There are currently four main strategies companies use to leverage big data to their advantage: performance management, decision science, social analytics, and data exploration. Performance management is where all things start. The Big Data Course in Bangalore has gotten one of the most looked for after exercises for any goal-oriented programming proficient.By understanding the meaning of big data in company databases using pre-determined queries, managers can ask questions such as where the most profitable market segments are. It can be extremely complex and require a lot of resources; however, things are beginning to get easier. Most business intelligence tools today provide a dashboard capability. The user, often the manager or analyst, can choose which queries to run, and can filter and rank the report output by certain dimensions (e.g., region) as well as drill down/up on the data. Multiple types of reports and graphs make it easy for managers to look at trends. With functional and “easy”-to-use dashboards, companies are starting to be able to do more with less; but we have yet to see a solution that offers a clean design with simple functionality, that offers even higher insights then what currently exists.
Data exploration is the second strategy that is currently in play by businesses. This strategy makes heavy use of statistics to experiment and get answers to questions that managers might not have thought of previously. This approach leverages predictive modeling techniques to predict user behavior based on their previous transactions and preferences. Cluster analysis can be used to segment customers into groups based on similar attributes that may not have been originally planned. Once these groups are discovered, managers can perform targeted actions such as customizing marketing messages, upgrading service, and cross/up-selling to each unique group. Another popular use case is to predict what group of users may “drop out.” Armed with this information, managers can proactively devise strategies to retain this user segment and lower the churn rate.
The well-known retailer Target used big data mining techniques to predict the buying habits of clusters of customers that were going through a major life event. Target was able to identify roughly 25 products, such as unscented lotion and vitamin supplements, that when analyzed together, helped determine a “pregnancy prediction” score. Target then sent promotions focused on baby-related products to women based on their pregnancy prediction score. This resulted in the sales of Target’s Baby and Mother products sharply increased soon after the launch their new advertising campaigns.
The next strategy companies’ use is leveraging social media sites such as Facebook, Twitter, Yelp, or Instagram. Social analytics measure the vast amount of non-transactional data that exists today. Much of this data exists on social media platforms, such as conversations and reviews on Facebook, Twitter, and Yelp. Social analytics measure three broad categories: awareness, engagement, and word-of-mouth or reach. Awareness looks at the exposure or mentions of social content and often involves metrics such as the number of video views and the number of followers or community members. Engagement measures the level of activity and interaction among platform members, such as the frequency of user-generated content. Finally, reach measures the extent to which content is disseminated to other users across social platforms. Reach can be measured with variables such as the number of retweets on Twitter and shared likes on Facebook.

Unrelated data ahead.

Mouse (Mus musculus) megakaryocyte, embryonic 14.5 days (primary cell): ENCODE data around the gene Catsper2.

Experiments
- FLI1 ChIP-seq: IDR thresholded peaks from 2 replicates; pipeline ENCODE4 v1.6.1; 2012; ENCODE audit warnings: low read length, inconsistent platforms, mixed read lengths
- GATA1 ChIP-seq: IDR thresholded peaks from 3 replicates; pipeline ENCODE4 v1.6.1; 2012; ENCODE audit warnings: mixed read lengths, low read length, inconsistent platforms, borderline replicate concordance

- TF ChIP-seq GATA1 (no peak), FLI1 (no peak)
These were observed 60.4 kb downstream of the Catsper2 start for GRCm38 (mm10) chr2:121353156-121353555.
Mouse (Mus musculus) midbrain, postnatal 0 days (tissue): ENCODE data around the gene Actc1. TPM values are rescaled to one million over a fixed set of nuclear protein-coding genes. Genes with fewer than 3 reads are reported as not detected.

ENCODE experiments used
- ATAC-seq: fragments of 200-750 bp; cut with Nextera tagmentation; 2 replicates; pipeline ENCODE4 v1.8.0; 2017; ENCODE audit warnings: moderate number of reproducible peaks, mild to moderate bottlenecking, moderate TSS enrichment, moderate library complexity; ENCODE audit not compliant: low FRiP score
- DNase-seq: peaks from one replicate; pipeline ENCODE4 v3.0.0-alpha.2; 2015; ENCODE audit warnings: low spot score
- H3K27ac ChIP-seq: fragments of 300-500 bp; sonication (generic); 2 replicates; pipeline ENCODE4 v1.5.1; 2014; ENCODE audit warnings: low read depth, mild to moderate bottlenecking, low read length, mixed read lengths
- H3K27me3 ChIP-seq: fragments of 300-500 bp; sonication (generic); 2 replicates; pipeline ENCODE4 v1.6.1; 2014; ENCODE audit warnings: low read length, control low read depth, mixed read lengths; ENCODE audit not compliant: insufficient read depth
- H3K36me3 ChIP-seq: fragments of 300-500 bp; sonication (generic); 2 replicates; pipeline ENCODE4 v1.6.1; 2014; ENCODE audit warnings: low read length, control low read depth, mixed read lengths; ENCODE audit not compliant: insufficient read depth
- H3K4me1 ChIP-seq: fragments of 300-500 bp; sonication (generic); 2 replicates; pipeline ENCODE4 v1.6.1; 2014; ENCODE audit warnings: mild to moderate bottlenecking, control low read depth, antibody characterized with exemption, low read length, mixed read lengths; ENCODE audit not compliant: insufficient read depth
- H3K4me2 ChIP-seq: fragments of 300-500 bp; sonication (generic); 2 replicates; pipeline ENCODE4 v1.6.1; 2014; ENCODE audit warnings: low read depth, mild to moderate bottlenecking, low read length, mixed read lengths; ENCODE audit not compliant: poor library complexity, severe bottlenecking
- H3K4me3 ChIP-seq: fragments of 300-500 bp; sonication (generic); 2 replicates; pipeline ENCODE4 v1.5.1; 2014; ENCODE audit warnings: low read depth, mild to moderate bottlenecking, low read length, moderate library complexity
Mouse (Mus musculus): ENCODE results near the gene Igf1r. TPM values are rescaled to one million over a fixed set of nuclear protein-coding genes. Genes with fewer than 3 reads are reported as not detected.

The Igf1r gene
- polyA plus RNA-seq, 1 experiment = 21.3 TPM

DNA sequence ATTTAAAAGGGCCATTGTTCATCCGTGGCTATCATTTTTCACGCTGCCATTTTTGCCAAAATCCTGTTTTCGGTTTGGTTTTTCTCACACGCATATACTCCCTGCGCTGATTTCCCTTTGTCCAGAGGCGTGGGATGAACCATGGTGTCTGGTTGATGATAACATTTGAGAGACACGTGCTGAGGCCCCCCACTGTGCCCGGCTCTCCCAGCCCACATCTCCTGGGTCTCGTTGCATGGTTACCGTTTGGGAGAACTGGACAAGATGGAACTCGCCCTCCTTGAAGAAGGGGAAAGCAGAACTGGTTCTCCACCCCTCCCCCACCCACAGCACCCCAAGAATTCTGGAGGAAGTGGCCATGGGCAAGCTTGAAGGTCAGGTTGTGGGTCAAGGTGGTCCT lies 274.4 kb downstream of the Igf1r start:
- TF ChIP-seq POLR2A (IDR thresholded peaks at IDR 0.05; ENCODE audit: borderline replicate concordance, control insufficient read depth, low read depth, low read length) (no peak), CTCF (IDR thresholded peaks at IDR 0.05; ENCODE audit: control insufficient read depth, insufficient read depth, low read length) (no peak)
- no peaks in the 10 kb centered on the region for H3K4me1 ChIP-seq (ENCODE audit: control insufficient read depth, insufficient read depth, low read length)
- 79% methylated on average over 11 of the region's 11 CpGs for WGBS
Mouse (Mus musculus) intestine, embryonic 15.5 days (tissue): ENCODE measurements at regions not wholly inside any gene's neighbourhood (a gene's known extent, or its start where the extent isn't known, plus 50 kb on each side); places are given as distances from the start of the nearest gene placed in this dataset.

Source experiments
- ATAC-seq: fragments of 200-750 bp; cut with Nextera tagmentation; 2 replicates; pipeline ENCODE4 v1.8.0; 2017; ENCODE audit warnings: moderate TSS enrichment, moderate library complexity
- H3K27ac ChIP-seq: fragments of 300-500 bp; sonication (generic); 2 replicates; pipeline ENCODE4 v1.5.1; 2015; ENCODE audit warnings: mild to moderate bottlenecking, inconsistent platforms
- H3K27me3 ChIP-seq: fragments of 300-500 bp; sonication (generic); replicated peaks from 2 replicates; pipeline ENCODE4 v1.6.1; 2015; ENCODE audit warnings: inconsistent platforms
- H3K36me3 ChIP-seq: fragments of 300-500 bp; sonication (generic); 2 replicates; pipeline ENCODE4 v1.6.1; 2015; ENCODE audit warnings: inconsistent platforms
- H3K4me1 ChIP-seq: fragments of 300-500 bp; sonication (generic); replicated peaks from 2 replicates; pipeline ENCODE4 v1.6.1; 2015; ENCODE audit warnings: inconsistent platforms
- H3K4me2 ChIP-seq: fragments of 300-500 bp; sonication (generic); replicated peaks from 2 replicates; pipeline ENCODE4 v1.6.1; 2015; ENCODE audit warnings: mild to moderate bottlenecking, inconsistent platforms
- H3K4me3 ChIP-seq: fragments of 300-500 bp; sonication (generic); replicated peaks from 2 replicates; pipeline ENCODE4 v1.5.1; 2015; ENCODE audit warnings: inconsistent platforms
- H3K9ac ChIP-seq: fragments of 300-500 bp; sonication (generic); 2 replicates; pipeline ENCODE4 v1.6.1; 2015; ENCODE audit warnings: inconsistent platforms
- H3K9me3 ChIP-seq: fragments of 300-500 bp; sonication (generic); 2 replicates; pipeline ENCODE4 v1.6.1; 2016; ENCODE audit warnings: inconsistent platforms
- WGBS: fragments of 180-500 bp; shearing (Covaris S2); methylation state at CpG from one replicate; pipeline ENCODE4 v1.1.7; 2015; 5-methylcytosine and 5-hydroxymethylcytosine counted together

Social analyzers need a clear understanding of what they are measuring. For example, a viral video that has been viewed 10 million times is a good indicator of high awareness, but it is not necessarily a good measure of engagement and interaction. Furthermore, social metrics consist of intermediate, non-financial measures. To determine a business impact, analysts often need to collect web traffic and business metrics, in addition to social metrics, and then look for correlations. In the case of viral videos, analysts need to determine if, after viewing the YouTube videos, there is traffic to the company web site followed by eventual product purchases.
The final strategy companies’ use has been given the name “Decision Science”. It generally involves experiments and analysis of non-transactional data, such as consumer-generated product ideas and product reviews, to improve the decision-making process. Unlike social analyzers who focus on social analytics to measure known objectives, decision scientists explore social big data as a way to conduct “field research” and to test hypotheses. Crowd sourcing, including idea generation and polling, enables companies to pose questions to the community about its products and brands. Decision scientists, in conjunction with community feedback, determine the value, validity, feasibility and fit of these ideas and eventually report on if/how they plan to put these ideas in action. For example, the My Starbucks Idea program enables consumers to share, vote, and submit ideas regarding Starbuck’s products, customer experience, and community involvement. Over 100,000 ideas have been collected to date. Starbucks has an “Ideas in Action” section to discuss where ideas sit in the review process.
Many of the techniques used by decision scientists involve listening tools that perform text and sentiment analysis. By leveraging these tools, companies can measure specific topics of interest around its products, as well as who is saying what about these topics. For example, before a new product is launched, marketers can measure how consumers feel about price, the impact that demographics may have on sentiment, and how price sentiment changes over time. Managers can then adjust prices based on these tests. Many companies are providing big data tutorial to make things easier and simple.